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The latest on the battle for the White House

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Let the countdown begin. Voters are just six months away from hitting the polls. With a torrent of campaign events and media appearances, there is a flurry of developments and spin-doctoring that is crying for analysis and reality checks.

We'll begin with primary results from yesterday. What do they portend for the presidential contest? Plus, in the past week, we've heard two senior members of the Obama administration make clear statements supporting same sex marriage. Education Secretary Arne Duncan was asked in a television interview whether he believed gay couples should legally be allowed to marry. Duncan said, "Yes, I do." His comments come after Vice President Joe Biden said he is "absolutely comfortable with the fact that men marrying men, women marrying women and heterosexual men and women marrying one another are entitled to the same exact rights, all the civil rights, all the civil liberties.'' How do these statements square with President Barack Obama's position? Can the Obama campaign benefit from a mealy-mouthed position on gay marriage?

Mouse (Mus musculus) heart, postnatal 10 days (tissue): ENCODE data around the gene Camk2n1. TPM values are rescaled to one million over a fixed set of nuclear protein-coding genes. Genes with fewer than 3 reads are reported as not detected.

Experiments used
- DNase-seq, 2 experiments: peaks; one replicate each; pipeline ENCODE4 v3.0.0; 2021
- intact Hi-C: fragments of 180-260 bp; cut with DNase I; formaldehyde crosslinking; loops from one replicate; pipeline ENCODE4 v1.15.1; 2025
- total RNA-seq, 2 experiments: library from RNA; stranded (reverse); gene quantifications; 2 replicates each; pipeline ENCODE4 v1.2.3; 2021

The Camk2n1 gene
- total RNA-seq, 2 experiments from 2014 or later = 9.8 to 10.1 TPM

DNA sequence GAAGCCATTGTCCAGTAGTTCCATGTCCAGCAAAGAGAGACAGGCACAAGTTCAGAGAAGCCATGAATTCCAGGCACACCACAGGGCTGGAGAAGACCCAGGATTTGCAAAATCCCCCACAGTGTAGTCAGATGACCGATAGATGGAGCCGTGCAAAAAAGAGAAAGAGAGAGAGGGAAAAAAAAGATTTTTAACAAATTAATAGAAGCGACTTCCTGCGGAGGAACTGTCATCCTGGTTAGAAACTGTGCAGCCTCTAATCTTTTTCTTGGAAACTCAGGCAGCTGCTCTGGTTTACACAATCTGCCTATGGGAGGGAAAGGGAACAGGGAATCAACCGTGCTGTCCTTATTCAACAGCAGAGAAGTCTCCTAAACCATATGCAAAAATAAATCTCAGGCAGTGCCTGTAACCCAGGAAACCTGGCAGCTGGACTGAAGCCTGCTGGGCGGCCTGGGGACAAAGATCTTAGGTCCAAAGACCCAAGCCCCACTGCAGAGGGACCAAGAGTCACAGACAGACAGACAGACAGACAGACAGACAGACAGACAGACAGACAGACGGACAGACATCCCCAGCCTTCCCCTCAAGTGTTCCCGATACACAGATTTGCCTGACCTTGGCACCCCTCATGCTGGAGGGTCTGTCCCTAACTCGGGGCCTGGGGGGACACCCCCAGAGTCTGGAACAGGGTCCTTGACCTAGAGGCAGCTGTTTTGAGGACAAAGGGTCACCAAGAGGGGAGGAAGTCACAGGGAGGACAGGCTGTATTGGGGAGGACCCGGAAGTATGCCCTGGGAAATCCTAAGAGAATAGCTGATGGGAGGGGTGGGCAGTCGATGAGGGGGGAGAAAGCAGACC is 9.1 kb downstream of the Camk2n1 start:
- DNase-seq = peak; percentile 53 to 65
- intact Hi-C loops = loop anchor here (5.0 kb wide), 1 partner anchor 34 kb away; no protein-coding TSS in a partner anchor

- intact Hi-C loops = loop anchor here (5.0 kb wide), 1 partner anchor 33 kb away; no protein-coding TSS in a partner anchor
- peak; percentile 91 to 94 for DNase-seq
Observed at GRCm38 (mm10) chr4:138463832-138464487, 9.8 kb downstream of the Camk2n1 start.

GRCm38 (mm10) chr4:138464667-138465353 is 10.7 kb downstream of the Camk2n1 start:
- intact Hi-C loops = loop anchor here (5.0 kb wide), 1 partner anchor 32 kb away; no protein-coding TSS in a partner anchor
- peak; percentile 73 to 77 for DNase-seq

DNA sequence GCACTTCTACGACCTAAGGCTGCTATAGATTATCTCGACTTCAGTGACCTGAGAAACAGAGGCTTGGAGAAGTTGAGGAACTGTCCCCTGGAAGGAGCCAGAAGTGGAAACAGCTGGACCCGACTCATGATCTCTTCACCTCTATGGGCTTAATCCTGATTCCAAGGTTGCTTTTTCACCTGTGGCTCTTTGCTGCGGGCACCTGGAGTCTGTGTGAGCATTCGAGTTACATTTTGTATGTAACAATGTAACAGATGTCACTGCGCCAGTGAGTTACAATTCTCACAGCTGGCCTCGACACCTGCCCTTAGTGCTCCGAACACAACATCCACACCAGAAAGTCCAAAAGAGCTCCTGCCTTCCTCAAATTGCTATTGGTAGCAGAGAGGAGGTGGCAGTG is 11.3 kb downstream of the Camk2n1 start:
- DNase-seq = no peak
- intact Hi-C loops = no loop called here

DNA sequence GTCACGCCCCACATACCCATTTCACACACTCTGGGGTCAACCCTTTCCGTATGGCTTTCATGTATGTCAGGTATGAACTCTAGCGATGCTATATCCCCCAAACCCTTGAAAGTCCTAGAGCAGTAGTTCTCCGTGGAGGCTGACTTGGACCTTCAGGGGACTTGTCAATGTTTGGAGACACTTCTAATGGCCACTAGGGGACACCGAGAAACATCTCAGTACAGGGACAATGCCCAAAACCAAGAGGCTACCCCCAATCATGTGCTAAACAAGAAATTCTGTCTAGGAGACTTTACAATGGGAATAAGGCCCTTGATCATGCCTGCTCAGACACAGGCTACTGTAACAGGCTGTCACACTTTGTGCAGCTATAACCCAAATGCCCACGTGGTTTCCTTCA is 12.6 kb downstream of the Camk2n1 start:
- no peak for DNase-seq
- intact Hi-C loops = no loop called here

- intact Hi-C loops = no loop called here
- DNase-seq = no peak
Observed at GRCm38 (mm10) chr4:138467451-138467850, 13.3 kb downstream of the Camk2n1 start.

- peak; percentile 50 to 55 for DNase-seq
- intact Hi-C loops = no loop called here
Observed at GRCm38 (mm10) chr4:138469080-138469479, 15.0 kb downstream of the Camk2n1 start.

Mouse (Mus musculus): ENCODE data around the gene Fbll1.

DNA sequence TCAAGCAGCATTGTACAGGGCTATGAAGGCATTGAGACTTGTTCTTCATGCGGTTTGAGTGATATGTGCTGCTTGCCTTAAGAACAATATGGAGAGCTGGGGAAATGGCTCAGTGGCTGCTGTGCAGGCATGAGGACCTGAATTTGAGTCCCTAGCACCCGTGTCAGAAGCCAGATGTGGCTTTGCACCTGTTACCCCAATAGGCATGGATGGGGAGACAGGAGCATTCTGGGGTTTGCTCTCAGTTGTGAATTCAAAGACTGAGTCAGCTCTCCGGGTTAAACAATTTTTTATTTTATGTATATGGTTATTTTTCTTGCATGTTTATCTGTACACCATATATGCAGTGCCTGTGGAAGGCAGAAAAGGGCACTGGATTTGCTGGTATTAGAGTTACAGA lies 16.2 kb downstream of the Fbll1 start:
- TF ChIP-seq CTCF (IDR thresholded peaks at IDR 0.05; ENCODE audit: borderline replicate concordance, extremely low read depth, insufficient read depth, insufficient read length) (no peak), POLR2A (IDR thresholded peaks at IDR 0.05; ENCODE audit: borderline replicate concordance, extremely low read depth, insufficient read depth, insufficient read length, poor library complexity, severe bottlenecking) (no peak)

The Mitt Romney campaign may have gone off-message yesterday, too. The Republican National Committee held a roundtable to highlight the GOP's campaign for Latino votes. However, when its director of Hispanic outreach was asked to explain the party's immigration policy, Bettina Inclan had difficulty and stated, "[Romney] is still deciding what his position on immigration is." What is he waiting for? Or did Inclan misspeak?

Finally, the war on/for women has extra ammo. Last week, the Obama campaign introduced #Julia to constituents. She's a graphic representation of the American everywoman. In a slideshow on the campaign site, you can click through Julia's life from birth to the golden years – from Head Start to Social Security. It is supposed to show how Democratic policies help women and contrast them with Republican policies that hurt. Romney jumped on Julia in a campaign stop yesterday: "Julia progresses from cradle to grave, showing how government makes every good thing in her life possible.

The weak economy, high unemployment, falling wages, rising gas prices, the national debt, the insolvency of entitlements – all these are fictionally assumed away in a cartoon produced by a president who wants us to forget about them." What will win over the female electorate?


Jonathan Wilcox, Republican Strategist; former speech writer for Governor Pete Wilson

Matt Rodriguez, Democratic strategist; former senior Obama advisor in 2008, now runs the Los Angeles office for the Dewey Square Group.